Home > United States > Alabama > Calhoun County > Hillside Cemetery Records

Hillside Cemetery Records
Anniston, Calhoun County, Alabama

hillside cemetery
Hillside Cemetery, Anniston, AL

GPS: 33.657852, -85.817590

Highland Ave & 10th Street
Anniston, AL

Hillside Cemetery
PO Box 670
Anniston, AL 36202

Published: May 5, 2016
Total records: 12

Hillside Cemetery is administered by the City of Anniston, Public Works Department. It was placed on the National Register of Historic Places.

History

Hillside Cemetery is significant for its illustration of "welfare capitalism" that was espoused by many industrialists, both north and south, during the second half of the 19th century. The cemetery, designed by N. F. Barrett, noted landscape architect who assisted in the design of the company town of Pullman, Illinois, was originally prepared for the workers of the Woodstock Iron Company. The cemetery is indicative of the attitude of the company founders, Samuel Noble and David Tyler, that their workers be provided the necessities of life, including provisions for burial.

Hillside Cemetery is significant for its display of funerary art which contrasts in many cases to traditional folk memorials found in Alabama during the period. A variety of examples of funerary art styles can be found exhibited in the cemetery. These include elaborate obelisks, memorial statuary utilizing various forms, pedistal urns, traditional crosses as well as more moderate headstones and flat markers.

As the city's first cemetery, it's located on the east side of town on the side of a sloping hill overlooking the city, bounded on the west by Highland Avenue, on the east by Calhoun Place (formerly Myrtle Avenue), and lying between Tenth and Eleventh Streets. The town council selected the site in 1876 because of its elevation, good drainage, and mixed gravel, clay, and sandy soil. The older part of the cemetery was a square block, 420 by 420 feet. The grounds are planted with oak, magnolia, juniper, and cedar trees, a variety of shrubs, and grass. The steep slope on the west is paved with stones. The original carriage ways and footpaths still divide the cemetery into four equal parts surrounding a central circular area. The older monuments, from elaborate obelisks, statues, and flat markers to more modest headstones, mark the graves of the town's founders and leading early families.

A newer section, Highland Cemetery, now adjoins Hillside to the east of Calhoun Place.

Samuel Noble led the town council in appointing a cemetery committee in early 1876 composed of the mayor Charles O'Rourke, council members John Loyd, J. B. McCain, and himself. The committee made provisions for planting shade trees and grass, grading the paths, and fencing the area. Later in the development of the model city, Samuel Noble invited the famous landscape architect N. F. Barrett (who had worked on Pullman, Illinois) to devise a plan of beautification for Anniston in the 1880s. Barrett's plans, which reportedly cost $50,000, included the town's parks and cemetery, the Tyler and Noble estates, and other large estates. The city deeded the land to the newly organized Hillside Cemetery Association in 1896, but the Associaton returned control to the city on June 9, 1921.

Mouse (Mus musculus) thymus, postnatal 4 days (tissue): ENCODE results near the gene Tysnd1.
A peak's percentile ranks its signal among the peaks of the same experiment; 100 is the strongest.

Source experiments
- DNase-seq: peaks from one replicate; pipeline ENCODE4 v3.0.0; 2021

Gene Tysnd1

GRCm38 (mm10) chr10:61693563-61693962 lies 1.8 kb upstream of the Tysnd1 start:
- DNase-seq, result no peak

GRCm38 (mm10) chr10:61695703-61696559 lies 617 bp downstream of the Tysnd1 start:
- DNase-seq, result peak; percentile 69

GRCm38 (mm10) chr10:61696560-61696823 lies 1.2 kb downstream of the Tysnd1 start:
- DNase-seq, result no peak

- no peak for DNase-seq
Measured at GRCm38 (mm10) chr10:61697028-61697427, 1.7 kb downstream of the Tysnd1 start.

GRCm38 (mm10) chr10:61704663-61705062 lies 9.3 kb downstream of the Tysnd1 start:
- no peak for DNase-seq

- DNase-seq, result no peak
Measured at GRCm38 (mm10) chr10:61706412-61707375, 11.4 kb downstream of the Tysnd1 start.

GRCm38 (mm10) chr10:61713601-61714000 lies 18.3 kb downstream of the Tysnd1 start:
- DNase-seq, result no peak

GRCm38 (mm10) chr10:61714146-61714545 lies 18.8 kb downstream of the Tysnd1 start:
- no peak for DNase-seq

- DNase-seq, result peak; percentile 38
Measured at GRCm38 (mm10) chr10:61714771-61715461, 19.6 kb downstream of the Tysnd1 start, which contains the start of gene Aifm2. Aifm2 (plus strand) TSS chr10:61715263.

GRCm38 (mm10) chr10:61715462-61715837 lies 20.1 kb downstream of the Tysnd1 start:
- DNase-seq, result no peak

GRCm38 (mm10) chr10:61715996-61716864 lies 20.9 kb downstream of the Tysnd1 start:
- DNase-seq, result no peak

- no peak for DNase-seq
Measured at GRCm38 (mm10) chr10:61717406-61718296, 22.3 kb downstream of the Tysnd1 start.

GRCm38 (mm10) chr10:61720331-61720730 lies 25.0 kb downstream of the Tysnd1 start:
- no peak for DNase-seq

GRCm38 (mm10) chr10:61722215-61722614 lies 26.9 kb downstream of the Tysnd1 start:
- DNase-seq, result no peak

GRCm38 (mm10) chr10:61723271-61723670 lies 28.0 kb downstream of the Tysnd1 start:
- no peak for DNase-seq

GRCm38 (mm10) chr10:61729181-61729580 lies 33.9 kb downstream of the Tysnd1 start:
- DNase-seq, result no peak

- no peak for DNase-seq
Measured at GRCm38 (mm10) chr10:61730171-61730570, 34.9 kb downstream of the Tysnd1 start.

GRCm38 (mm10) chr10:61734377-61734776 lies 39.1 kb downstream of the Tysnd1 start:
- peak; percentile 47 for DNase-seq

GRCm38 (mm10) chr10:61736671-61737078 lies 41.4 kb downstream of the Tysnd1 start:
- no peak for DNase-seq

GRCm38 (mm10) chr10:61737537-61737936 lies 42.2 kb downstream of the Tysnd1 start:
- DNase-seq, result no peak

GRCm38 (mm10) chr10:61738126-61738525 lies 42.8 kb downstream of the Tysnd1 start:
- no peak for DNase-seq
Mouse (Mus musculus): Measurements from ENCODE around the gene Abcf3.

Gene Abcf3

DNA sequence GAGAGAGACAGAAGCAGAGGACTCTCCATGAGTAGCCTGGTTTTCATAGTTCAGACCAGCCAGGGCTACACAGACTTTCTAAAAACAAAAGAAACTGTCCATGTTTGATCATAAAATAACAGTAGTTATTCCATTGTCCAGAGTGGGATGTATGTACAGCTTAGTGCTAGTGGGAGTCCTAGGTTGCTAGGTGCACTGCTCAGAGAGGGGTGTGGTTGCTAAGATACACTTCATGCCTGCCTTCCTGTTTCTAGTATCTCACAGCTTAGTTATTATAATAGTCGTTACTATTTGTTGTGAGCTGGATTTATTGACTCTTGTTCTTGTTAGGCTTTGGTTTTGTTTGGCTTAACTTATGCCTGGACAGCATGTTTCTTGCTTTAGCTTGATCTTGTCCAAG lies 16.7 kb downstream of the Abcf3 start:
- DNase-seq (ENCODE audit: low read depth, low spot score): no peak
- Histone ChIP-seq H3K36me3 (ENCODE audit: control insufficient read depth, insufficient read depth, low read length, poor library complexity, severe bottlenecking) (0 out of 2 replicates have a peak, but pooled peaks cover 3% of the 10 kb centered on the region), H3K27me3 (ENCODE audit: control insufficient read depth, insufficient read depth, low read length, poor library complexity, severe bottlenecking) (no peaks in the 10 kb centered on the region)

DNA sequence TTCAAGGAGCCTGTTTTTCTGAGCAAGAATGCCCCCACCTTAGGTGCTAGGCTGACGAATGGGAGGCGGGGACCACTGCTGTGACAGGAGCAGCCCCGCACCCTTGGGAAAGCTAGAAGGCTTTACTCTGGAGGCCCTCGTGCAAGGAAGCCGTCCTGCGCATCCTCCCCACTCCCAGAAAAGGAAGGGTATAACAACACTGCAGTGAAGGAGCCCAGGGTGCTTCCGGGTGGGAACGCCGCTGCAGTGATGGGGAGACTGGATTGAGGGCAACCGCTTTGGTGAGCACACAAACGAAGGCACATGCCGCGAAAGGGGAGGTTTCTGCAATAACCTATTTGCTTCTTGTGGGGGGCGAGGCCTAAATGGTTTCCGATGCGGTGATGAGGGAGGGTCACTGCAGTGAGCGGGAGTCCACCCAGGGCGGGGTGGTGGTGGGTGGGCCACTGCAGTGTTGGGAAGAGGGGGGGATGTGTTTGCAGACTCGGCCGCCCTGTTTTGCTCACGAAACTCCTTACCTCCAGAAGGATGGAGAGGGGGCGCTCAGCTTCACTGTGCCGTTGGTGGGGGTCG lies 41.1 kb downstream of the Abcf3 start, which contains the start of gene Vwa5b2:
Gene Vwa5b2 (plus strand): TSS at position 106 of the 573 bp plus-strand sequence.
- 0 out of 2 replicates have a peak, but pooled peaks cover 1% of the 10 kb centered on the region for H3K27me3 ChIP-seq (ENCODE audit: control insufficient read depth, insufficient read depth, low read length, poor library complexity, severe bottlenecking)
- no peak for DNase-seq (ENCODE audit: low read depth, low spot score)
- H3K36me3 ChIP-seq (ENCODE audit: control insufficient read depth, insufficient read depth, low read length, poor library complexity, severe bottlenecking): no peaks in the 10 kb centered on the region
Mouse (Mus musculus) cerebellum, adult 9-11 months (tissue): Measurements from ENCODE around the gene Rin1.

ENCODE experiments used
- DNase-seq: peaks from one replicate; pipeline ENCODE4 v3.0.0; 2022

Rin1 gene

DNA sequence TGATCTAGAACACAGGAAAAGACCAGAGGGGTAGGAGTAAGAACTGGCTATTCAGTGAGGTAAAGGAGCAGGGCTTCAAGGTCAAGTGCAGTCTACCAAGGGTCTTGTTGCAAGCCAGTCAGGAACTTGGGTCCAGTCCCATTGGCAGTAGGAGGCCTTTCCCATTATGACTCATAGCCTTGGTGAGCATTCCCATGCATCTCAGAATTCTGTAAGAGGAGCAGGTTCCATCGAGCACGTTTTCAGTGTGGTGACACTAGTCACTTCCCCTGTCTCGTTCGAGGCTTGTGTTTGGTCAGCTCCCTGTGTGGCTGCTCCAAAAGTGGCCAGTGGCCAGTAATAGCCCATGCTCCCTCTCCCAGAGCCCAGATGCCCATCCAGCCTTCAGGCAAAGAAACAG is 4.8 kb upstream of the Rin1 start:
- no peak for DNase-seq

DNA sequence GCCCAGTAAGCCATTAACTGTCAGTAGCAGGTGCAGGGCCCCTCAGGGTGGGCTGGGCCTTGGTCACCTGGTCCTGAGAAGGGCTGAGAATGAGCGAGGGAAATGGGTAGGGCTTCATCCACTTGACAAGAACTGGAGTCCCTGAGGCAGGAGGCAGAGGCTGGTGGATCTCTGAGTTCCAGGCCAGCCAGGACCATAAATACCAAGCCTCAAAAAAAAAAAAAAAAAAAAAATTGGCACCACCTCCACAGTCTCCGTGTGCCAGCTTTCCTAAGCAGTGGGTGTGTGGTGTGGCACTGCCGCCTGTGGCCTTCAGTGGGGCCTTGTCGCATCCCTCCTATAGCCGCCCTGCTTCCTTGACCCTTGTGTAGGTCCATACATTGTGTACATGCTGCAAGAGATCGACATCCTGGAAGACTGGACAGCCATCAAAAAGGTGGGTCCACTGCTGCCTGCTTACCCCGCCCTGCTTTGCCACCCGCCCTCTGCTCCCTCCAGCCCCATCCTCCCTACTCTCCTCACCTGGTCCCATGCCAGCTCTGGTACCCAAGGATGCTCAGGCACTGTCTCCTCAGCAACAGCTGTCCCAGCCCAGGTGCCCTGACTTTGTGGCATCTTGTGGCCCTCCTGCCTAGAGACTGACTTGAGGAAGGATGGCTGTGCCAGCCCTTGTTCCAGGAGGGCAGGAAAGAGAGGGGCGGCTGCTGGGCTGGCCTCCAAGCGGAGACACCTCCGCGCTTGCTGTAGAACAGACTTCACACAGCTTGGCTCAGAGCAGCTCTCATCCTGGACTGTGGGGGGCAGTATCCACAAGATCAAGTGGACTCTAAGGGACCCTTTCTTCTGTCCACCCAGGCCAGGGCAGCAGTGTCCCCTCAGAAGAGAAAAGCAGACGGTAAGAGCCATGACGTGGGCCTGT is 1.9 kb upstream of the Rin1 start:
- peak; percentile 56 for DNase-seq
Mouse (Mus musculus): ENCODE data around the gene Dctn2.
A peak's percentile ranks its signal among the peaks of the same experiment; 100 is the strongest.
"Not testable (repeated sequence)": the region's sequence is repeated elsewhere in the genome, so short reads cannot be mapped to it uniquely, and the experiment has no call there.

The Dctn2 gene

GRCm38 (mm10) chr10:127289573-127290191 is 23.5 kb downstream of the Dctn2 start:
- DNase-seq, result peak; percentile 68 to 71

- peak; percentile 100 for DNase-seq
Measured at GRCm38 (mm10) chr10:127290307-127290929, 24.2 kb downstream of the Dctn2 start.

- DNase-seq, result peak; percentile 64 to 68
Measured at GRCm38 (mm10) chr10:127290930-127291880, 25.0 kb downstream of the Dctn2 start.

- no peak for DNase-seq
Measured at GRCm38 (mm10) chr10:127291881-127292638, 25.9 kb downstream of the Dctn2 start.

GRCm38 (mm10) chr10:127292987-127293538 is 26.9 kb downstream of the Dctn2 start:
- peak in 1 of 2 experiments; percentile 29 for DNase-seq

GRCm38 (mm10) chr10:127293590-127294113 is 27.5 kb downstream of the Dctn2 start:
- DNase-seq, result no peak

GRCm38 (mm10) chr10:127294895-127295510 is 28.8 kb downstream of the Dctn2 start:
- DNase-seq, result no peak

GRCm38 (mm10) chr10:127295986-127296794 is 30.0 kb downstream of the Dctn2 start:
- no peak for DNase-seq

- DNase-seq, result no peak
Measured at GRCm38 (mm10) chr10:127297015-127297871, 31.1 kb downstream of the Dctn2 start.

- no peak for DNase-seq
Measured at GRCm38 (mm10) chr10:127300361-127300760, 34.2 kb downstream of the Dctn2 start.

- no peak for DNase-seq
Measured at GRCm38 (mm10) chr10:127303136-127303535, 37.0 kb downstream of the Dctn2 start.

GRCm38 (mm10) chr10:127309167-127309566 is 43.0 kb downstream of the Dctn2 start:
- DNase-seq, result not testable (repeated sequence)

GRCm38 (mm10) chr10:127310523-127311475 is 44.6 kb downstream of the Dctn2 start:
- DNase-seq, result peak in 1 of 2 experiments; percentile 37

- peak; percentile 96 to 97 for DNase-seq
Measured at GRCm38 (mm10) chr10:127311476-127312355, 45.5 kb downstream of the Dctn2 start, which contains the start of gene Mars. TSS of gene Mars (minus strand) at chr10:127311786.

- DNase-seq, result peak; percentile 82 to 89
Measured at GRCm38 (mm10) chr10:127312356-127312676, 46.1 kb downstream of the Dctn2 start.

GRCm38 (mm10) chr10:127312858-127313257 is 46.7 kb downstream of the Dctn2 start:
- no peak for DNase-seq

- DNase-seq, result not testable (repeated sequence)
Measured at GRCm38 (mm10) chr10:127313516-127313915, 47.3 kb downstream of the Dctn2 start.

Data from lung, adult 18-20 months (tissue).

Noted Burials

In addition to the Daniel Tyler (1799-1882) and Samuel Noble (1834-1888) gravesites, Tyler's son Alfred Lee (1834-1907) and his wife Annie Tyler (1938-1914) are buried at Hillside. Annie is the one for whom the town of Anniston was named. Their son Alfred Lee (1866-1940) as well as Daniel Tyler T s son Edmund Leighton Tyler (1838-1906) are also buried there. Samuel Noble's wife and daughter Addie Noble McCaa are interred there. Other gravesites are those of the town's first stonemason, whose work can be seen in the various churches, and who organized the First Methodist Church, Simon Jewell (1827-1911); John McKelroy (1843-1894), first president of the Anniston City Land Company; Dr. Richard P. Huger (1851-1922), the town's first physician; Henry Constantine (1855-1937), a nearby real estate developer who built a block of downtown buildings in the 1880s and 1890s; and J. J. Willett (1860-1955), one of the town's earliest and leading lawyers.

Cemetery Records

The following records come from files from the National Register of Historic Places...

Constantine, Henry, b. 1855, 1937
Huger, Richard P. Dr., b. 1851, d. 1922
Jewell, Simon, b. 1827, d. 1911
McKelroy, John, b. 1843, d. 1894
Noble, Addie McCaa
Noble, Samuel, b. 1834, d. 1888
Tyler, Alfred Lee, b. 1834, 1907
Tyler, Alfred Lee, b. 1866, d. 1940
Tyler, Annie, b. 1838, 1914
Tyler, Daniel, b. 1799, d. 1882
Tyler, Edmund Leighton, b. 1838, d. 1906
Willett, J. J., b. 1860, d. 1955

Alabama Death Records

cemetery records

A free online library of cemetery records from thousands of cemeteries across the world, for historical and genealogy research.

Clear Digital Media, Inc.

follow us

Visit Our Sister Websites